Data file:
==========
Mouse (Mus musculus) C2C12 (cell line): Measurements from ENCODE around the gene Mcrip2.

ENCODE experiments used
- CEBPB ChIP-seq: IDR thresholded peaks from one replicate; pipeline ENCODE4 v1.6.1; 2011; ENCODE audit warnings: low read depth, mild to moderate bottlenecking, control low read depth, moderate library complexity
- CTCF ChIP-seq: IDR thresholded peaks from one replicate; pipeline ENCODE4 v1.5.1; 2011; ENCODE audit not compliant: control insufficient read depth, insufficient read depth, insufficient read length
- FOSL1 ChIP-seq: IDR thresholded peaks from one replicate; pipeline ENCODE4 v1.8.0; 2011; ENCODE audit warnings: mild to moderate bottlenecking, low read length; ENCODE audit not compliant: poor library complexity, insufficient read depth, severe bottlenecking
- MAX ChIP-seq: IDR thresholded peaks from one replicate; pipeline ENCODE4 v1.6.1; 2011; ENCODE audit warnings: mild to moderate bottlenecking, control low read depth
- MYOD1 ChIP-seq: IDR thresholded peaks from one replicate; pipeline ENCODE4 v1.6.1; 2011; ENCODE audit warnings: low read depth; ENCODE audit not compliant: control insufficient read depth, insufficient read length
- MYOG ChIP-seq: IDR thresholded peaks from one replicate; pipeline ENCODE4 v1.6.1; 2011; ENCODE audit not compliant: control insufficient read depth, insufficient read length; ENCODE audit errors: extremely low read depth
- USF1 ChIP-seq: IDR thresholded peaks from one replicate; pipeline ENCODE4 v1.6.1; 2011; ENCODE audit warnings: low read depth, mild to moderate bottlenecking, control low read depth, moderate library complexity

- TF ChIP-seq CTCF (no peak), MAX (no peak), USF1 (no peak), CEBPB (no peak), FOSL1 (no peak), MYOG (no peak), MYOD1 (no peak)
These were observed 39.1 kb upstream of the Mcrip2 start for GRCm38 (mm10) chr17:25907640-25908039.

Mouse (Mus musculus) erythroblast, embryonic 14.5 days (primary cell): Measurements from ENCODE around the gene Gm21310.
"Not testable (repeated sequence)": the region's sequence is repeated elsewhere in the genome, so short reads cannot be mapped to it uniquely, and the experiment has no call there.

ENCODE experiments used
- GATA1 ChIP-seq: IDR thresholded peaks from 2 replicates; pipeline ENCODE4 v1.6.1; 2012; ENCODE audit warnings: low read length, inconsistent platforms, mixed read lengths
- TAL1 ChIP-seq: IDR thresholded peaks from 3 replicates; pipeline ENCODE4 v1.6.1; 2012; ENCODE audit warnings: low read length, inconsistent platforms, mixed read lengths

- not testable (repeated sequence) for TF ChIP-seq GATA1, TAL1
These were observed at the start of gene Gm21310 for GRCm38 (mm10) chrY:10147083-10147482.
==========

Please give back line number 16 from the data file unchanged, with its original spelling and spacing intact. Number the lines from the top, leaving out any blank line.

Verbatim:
- TAL1 ChIP-seq: IDR thresholded peaks from 3 replicates; pipeline ENCODE4 v1.6.1; 2012; ENCODE audit warnings: low read length, inconsistent platforms, mixed read lengths